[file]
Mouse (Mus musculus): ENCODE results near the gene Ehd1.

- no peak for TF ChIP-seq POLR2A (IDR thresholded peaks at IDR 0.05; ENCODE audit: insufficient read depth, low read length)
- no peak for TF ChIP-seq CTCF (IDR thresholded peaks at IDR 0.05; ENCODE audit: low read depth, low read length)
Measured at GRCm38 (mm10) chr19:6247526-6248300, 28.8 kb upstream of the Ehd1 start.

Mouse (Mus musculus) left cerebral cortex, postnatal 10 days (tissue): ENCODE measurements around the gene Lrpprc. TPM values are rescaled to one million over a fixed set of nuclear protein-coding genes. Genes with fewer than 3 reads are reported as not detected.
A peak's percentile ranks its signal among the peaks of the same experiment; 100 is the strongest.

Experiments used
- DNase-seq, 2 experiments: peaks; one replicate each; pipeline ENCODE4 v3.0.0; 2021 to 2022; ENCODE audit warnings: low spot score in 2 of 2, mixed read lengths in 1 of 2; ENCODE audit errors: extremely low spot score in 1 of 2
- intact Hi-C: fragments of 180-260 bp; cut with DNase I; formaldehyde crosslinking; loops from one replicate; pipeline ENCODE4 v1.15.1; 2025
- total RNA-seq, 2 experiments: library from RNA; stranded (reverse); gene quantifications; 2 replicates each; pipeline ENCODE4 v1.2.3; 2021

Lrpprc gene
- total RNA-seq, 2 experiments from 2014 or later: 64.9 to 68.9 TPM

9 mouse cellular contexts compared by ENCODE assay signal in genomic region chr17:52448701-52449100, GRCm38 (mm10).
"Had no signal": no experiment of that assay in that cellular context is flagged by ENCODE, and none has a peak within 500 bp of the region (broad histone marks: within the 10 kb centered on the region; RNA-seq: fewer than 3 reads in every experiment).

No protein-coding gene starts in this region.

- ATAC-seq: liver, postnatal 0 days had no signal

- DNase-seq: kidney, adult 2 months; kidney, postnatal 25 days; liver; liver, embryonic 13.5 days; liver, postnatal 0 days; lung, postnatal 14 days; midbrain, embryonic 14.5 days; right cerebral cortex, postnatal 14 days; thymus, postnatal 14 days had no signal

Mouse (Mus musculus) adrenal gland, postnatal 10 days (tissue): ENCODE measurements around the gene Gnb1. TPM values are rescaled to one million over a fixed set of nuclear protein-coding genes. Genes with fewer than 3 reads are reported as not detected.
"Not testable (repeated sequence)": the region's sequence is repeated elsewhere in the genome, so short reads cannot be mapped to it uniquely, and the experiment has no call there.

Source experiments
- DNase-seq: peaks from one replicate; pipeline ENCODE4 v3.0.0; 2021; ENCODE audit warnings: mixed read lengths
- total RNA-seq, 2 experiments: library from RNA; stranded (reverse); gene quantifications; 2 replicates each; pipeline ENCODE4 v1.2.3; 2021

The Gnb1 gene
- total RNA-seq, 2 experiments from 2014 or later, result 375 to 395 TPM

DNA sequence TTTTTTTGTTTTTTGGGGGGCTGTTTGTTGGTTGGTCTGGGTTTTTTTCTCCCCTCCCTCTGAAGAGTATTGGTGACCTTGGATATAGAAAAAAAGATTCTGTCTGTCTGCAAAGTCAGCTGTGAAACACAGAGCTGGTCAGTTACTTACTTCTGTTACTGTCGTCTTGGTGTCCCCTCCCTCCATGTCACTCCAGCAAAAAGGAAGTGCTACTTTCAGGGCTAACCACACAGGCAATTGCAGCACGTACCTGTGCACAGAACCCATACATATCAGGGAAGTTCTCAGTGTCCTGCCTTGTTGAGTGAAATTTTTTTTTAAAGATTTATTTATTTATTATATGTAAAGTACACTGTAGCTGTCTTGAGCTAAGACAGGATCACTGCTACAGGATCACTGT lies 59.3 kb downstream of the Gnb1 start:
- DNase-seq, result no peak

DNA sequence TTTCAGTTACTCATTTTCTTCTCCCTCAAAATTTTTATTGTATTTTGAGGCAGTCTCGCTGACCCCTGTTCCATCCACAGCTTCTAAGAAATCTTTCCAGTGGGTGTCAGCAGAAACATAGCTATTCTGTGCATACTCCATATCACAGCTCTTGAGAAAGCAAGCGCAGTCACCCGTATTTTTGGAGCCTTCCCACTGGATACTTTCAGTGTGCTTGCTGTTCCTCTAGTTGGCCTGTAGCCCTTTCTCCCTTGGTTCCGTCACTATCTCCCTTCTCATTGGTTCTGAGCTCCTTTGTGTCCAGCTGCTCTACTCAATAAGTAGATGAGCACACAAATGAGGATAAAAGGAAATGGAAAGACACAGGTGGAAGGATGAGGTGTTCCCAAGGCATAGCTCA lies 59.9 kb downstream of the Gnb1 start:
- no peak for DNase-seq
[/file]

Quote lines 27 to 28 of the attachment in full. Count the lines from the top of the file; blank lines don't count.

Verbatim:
DNA sequence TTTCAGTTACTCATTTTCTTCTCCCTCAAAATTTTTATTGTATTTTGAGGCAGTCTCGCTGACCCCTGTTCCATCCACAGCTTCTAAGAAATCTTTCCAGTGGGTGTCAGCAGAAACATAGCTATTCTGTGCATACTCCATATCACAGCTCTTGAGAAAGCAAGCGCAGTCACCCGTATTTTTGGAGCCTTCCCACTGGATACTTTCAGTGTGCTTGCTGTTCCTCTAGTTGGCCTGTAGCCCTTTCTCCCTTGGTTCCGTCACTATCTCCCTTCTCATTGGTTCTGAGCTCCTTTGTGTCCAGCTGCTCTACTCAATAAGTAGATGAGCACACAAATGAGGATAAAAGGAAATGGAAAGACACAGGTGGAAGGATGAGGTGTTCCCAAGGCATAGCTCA lies 59.9 kb downstream of the Gnb1 start:
- no peak for DNase-seq